State Comptroller Kevin P. Lembo said earlier this week that the state's mushrooming budget deficit has jumped by another $50 million, bringing the official deficit figure to $415 million.
However, because of an accounting technicality, Lembo's office has not factored in to that figure Gov. Dannel P. Malloy's recently ordered budget cuts, the Connecticut Mirror reported.
When those cuts are calculated, the website reports, it brings the actual deficit closer to $290 million.
In an effort to lower the deficit, Malloy last week announced $170 million in budget cuts, the maximum allowed by a governor without needing legislative approval.
State Rep. Vincent Candelora, who ran unopposed in November for the 86th House District seat and will soon represent voters in Durham, is a member of the legislature's Finance, Revenue and Bonding Committee.
The following is a brief Patch Q&A with State Rep. Candelora:
P: Are you confident that the Governor is taking the necessary steps to fix Connecticut's budget shortfall?
VC: I am confident that the Governor will meet the requirements of the law and provide the cuts necessary to meet our budget shortfall of $415 million established by the Comptroller. I believe that these cuts are the beginning of a long, difficult process.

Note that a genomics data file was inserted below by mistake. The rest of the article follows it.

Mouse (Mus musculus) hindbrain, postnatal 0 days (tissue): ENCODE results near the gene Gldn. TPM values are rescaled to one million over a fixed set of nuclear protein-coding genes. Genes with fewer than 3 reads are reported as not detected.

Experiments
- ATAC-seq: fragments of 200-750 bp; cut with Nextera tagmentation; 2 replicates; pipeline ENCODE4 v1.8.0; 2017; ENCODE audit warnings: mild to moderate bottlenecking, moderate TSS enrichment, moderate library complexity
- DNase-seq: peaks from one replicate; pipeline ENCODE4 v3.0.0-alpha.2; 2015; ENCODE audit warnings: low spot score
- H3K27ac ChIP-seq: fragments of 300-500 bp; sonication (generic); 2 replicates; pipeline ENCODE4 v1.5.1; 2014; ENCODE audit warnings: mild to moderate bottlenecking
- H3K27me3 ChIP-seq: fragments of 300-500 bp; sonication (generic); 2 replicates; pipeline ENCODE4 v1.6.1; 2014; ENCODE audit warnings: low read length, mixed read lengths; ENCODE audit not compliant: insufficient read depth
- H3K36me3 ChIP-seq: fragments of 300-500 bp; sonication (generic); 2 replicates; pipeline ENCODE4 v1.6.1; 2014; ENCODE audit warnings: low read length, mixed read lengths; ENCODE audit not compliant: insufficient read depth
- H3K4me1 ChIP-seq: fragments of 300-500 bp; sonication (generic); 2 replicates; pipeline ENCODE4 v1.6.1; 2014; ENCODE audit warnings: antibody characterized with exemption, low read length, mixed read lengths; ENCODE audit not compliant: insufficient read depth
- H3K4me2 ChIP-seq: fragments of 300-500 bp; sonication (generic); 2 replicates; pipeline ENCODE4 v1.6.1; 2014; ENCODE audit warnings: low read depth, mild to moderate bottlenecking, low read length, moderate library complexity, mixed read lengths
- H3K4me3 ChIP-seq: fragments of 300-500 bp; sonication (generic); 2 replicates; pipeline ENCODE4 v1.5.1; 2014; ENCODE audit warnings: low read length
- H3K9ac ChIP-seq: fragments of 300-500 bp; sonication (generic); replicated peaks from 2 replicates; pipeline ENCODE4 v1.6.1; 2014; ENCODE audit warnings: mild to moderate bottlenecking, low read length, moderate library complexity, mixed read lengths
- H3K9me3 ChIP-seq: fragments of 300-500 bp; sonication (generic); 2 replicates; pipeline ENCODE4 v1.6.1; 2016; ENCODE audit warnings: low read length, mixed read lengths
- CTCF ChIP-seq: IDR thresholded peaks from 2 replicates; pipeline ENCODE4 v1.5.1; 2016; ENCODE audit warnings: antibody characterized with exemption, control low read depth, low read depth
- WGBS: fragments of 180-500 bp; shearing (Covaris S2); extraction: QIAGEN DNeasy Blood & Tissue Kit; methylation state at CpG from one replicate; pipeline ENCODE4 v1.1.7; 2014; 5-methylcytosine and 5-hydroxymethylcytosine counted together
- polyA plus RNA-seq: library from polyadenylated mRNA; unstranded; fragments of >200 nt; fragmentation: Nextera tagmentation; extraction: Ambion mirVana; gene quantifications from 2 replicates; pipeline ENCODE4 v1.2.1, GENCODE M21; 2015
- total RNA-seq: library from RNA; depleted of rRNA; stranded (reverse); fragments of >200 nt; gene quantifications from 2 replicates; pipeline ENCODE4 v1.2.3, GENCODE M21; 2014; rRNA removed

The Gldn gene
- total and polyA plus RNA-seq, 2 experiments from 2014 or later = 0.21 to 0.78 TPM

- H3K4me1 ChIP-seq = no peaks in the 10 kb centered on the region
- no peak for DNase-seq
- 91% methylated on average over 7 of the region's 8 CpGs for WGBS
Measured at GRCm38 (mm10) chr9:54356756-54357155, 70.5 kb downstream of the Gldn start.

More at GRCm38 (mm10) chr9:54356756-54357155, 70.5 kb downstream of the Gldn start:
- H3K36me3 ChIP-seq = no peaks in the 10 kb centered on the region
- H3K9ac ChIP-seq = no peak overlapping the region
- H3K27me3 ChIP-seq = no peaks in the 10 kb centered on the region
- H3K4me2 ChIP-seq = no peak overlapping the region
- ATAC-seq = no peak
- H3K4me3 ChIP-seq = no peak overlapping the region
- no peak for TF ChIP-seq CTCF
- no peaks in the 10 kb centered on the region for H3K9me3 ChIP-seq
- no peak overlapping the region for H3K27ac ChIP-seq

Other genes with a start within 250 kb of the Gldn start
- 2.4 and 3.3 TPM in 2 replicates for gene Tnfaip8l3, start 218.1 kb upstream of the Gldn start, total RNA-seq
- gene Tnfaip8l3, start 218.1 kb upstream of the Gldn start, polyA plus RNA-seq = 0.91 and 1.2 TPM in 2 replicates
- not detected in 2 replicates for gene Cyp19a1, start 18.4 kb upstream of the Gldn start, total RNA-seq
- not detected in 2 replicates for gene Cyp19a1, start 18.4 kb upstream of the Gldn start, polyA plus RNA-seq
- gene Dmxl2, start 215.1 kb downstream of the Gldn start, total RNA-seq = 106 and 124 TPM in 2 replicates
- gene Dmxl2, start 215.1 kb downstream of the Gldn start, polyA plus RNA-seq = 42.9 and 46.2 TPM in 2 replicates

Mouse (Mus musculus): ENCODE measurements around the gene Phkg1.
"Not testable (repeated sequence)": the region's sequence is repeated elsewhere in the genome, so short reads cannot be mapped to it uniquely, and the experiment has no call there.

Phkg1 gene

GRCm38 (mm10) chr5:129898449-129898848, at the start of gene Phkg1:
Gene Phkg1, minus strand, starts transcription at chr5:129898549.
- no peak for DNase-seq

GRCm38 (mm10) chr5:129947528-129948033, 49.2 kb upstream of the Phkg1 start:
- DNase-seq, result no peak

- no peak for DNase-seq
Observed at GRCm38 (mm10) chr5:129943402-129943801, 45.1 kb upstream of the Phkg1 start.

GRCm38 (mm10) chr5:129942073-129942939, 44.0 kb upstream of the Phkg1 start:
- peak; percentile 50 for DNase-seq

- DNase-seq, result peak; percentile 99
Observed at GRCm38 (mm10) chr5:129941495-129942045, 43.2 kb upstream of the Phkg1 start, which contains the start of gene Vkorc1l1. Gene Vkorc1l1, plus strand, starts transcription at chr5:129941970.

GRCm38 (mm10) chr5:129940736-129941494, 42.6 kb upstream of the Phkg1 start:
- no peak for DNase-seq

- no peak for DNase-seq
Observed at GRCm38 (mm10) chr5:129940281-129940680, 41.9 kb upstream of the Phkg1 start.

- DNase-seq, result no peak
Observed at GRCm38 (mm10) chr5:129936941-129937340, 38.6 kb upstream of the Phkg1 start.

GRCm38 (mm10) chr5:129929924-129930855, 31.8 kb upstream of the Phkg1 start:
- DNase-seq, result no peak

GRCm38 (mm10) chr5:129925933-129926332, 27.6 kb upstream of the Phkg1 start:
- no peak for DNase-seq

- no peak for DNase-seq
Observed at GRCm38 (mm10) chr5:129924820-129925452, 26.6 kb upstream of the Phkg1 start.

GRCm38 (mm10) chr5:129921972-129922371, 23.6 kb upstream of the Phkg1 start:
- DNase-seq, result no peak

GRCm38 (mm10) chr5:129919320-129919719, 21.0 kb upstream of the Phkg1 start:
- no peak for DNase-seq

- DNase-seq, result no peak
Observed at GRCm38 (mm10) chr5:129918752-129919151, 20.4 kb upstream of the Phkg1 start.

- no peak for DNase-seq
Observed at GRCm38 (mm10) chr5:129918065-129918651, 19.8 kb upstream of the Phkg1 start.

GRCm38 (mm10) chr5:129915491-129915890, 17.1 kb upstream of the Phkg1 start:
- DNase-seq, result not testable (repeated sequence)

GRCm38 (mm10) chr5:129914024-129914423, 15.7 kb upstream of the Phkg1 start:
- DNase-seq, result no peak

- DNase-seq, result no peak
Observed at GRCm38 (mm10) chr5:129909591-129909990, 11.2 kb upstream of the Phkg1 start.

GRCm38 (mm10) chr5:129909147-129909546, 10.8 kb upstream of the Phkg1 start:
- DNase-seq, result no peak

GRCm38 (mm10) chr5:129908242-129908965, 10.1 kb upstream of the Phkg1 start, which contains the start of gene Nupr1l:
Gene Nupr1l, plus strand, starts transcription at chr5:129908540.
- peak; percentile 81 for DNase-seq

P: In your opinion, what steps need to be taken to balance the budget?
VC: The deficit reflects Governor Malloy's failed proposals. Less than eighteen months ago, Governor Malloy proposed a budget of shared sacrifice, which included the largest tax increase in Connecticut history and unachievable spending cuts. This budget has made Connecticut less competitive, has slowed our economic recovery and plunged us into more deficits. Not only do we need to balance this budget by reducing government services as a result, we must make long-term structural changes to fundamentally change our budget practices. I would propse that we stop using the volitale revenue generated from the stock market toward our operating budget. We should begin to earmark any revenue increases in this investment income toward paying down our pensions and unfunded liabilties, rather than using that money to grow government.
P: What are your thoughts on raising taxes to cover the shortfall?
VC: Governor Malloy imposed the highest tax increase in state history and in Fiscal Year 2013, our revenue has declined by over 1 percent from last year. In these tough times, any additional tax increases only will result in less revenue and Connecticut will be even more uncompettitive.
Patch Associate Regional Editor Eileen McNamara contributed to this report.